This story is read by Laral Andrews.
This is the story of young Momotaro, whose name literally means Peach Boy. The story is one of the most popular from Japanese folklore. Its theme of the unification of a people separated by hostility into an effective force for change resonates throughout history and applies to many different cultures.
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Here’s the full audio script:
An Old Japanese Folktale
ONCE upon a time in Japan, there lived in the country an old man and his wife. They were very lonely because they had no children.
One day the old man went into the mountains to cut firewood and his wife went to the river to wash clothes.
No sooner had the old woman begun her washing than she was very surprised to see a big peach floating down the river. It was a huge peach. The biggest she had ever seen. She pulled the peach out of the river and took it home to give her husband for supper.
Late in the afternoon the old man came home, and the old woman said to him: “Look what a wonderful peach I found for your supper.” The old man said it was truly a beautiful peach. He was so hungry that he said: “Let’s divide it and eat it.”
So the old woman brought a big knife from the kitchen and was getting ready to cut the peach in half. But just then there was the sound of a human voice from inside the peach. “Wait! Don’t cut me!” said the voice. Suddenly the peach split open, and a beautiful baby boy jumped out.
The old man and his wife were very happy, and they took the baby to be their son. Since he was born from a peach, they named him Momotaro, which means Peach Boy. They loved Momotaro very much and raised him well.
When Momotaro was about fifteen years old, he went to his father and said: “Father, you have always been very kind to me. Now I am a big boy and I must do something to help my country. In a distant part of the sea there is an island named Ogre Island. Many wicked ogres live there, and they often come to our land and do bad things like carrying people away and stealing their things. So I’m going to go to Ogre Island and fight them and bring back treasure. Please let me do this.”
The old man was surprised to hear this, but he was also very proud of Momotaro for wanting to help other people. So he and the old woman helped Momotaro get ready for his journey to Ogre Island. The old man gave him a sword and armor, and the old woman fixed him dumplings for lunch. Then Momotaro began his journey.
He walked toward the sea. As he went, he met a spotted dog. The dog growled at Momotaro and was about to bite him, but then Momotaro gave him one of the dumplings. He told the spotted dog that he was going to fight the ogres on Ogre Island. So the dog said he’d come along too.
Momotaro and the spotted dog kept on walking and soon they met a monkey. The spotted dog and the monkey started to fight. But Momotaro explained to the monkey that he and the spotted dog were going to fight the ogres on Ogre Island. Then the monkey asked if he could go with them. So Momotaro gave the monkey a dumpling and brought him along.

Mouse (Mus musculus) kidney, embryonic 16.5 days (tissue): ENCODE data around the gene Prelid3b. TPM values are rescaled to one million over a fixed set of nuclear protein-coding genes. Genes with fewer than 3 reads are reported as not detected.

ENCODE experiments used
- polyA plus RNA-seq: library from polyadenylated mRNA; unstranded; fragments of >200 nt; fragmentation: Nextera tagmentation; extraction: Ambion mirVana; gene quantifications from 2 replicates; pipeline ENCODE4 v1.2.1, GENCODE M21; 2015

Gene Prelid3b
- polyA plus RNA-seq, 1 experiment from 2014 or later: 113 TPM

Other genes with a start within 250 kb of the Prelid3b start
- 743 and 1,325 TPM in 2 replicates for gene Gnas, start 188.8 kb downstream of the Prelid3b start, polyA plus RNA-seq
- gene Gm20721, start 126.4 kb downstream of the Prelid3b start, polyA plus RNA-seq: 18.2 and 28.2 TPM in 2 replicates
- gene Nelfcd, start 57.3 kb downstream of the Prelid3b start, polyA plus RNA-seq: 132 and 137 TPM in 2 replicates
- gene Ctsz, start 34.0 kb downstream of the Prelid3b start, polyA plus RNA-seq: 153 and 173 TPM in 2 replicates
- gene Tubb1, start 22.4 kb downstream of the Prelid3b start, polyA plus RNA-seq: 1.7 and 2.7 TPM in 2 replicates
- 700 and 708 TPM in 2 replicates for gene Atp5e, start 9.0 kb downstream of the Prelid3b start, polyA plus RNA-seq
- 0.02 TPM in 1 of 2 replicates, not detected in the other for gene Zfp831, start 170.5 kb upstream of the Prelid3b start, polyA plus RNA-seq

Momotaro and the spotted dog and the monkey kept on walking. Suddenly they met a pheasant. The spotted dog and the monkey and the pheasant were about to start fighting. But when the pheasant heard that Momotaro was going to fight the ogres on Ogre Island, he asked if he could go too. So Momotaro gave the pheasant a dumpling and brought him along.
So, with Momotaro as their general, the spotted dog and the monkey and the pheasant, who usually hated each other, all became friends and followed Momotaro. They walked a long, long way, and finally reached the sea. At the edge of the sea Momotaro built a boat. They and all got in the boat and started across the sea toward Ogre Island.
When they came within sight of the island, they could see that the ogres had a very strong fort there. And there were many ogres. There were many different colors of ogre, red, blue and green.
First the pheasant flew over the walls of the fort and began to peck at the ogres’ heads. They all tried to hit the pheasant with their clubs, but he was quick and dodged all their blows. And while the ogres weren’t looking, the monkey slipped up and opened the gate of the fort. Then Momotaro and the spotted dog rushed into the fort and started fighting the ogres too.
It was a huge battle! The pheasant pecked at the heads and eyes of the wicked ogres. And the monkey clawed them. And the spotted dog bit them. And Momotaro cut them with his sword. At last the ogres were defeated. They all bowed down low before Momotaro and promised never to be wicked again. Then they brought Momotaro all the treasure they had.
It was a great treasure, with gold, and silver, and colored jewels. There was an invisible coat and hat, arid a hammer that made a piece of gold every time you hit the ground, and many other wonderful things. Momotaro and his three friends carried all this in their boat back to their own land. Then they made a cart and put all the treasure in the cart and pulled it all the way to Momotaro’s house.
How surprised the old man and his wife were when they saw their son come home safely! With all the treasure Momotaro brought they were very rich, and they all lived happily ever after.